Matt Kixmoeller takes the stage. We need a new architecture to unlock the value of data. Back in 2009. Michael Jackson died, Obama was in, Fusion-IO had just started. Pure came along and had the idea of building an AFA. Today we’re going to bring you the sequel

  • There’s basically SAN / NAS and DAS (which has seen a resurgence in web scale era)
  • DAS reality – many apps, rigid scaling, either too much storage or too much compute

New technologies to re-wire the DC

  • Diverse, fast compute (CPU, GPU, FPGA)
  • Fast networks and protocols (RoCE, NVMe-oF)
  • Diverse SSD
  • Eliminates the outside the box penalty
  • Gets CPUs totally focussed on applications

What if we can finally unite SAN and DAS into a data-centric architecture?

Gartner have identified “Shared accelerated storage”. “The NVMe-oF protocol … will help balance the performance and simplicity of direct-attached storage (DAS) with the scalability and manageability of shared storage”.

“Tier 0”? – they’re making the same mistake again. Pure are focused on shared accelerated storage available for all.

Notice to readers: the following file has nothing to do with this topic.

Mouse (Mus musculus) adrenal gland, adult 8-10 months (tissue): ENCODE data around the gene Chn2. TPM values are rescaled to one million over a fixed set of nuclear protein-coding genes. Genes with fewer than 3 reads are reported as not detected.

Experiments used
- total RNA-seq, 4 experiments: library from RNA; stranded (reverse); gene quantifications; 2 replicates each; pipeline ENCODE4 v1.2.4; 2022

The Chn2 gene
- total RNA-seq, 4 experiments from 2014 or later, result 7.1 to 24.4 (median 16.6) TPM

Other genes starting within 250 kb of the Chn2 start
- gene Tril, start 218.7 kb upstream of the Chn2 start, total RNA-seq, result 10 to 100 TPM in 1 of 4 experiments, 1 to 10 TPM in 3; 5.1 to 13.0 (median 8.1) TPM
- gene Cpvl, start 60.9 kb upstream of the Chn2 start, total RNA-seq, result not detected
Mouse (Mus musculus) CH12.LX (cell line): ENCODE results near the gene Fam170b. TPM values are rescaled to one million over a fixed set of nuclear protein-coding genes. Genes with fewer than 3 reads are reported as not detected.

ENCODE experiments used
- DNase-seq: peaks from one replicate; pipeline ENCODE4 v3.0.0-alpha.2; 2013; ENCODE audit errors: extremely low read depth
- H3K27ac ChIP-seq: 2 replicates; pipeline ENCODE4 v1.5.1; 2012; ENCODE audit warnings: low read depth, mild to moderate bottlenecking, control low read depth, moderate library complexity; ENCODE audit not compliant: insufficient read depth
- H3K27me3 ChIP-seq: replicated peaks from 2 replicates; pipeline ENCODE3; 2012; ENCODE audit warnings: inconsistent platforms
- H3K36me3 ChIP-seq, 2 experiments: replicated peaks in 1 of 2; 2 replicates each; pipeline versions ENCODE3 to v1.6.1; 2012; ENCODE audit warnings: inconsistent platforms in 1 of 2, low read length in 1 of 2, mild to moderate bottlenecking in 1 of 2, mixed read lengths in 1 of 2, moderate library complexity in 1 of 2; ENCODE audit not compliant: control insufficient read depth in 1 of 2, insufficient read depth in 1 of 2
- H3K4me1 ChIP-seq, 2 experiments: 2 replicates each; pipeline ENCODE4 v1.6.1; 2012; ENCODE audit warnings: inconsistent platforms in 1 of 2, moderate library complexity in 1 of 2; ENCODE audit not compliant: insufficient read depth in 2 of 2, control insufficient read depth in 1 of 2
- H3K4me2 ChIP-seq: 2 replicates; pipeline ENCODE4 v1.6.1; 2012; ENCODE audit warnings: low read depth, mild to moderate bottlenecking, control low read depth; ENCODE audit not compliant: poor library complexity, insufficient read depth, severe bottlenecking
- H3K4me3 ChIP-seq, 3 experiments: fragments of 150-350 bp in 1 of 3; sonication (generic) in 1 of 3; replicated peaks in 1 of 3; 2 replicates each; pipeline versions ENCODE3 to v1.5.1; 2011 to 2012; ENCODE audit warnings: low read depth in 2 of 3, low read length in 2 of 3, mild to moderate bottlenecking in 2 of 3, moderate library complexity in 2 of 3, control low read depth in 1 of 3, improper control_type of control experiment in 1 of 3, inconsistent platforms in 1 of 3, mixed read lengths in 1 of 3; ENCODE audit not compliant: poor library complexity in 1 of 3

Tomorrow can look like this

  • Diskless, stateless, elastic compute (continuers, VMs, bare metal)
  • Shared accelerated storage (block, file, object)
  • Fast, converged networks
  • Open, full-stack orchestration


Keith Martin

Keith Martin (ServiceNow) takes the stage

  • Dealing with high volumes of data
  • Tremendous growth in net new data
  • 18 months ago, doing basic web scale, DAS architecture
  • Filling up DCs at a very fast clip
  • Stopped and analysed everything there was

What happens in an hour in the DC?

In one hour our customers:

  • 7.5 million performance analytics scores computed
  • 730,000 configuration items added
  • 274,000 notifications sent
  • 76,000 assets added
  • 49,200 live feed messages
  • 36,300 change requests
  • 15,600 workflow activities

Every hour of the day our engineering teams:

  • Develop code across the globe in 9 global develoipment locations (SD, SC, SF, Kirkland, London, Amsterdam, Tel Aviv, Hyderabad, Bangalore)
  • Use 450 copies of ServiceNow for quality engineering testing
  • Run 100,000 automated quality engineering tests

In one hour on our infrastructure

  • 25 billion database queries
  • 112 million HTTP requests
  • 2.5 million emails
  • 25.3 million API calls
  • 493TB of backups

We were going through

  • 30K hard drives
  • 3500+ servers
  • >2000 failed HDDs per year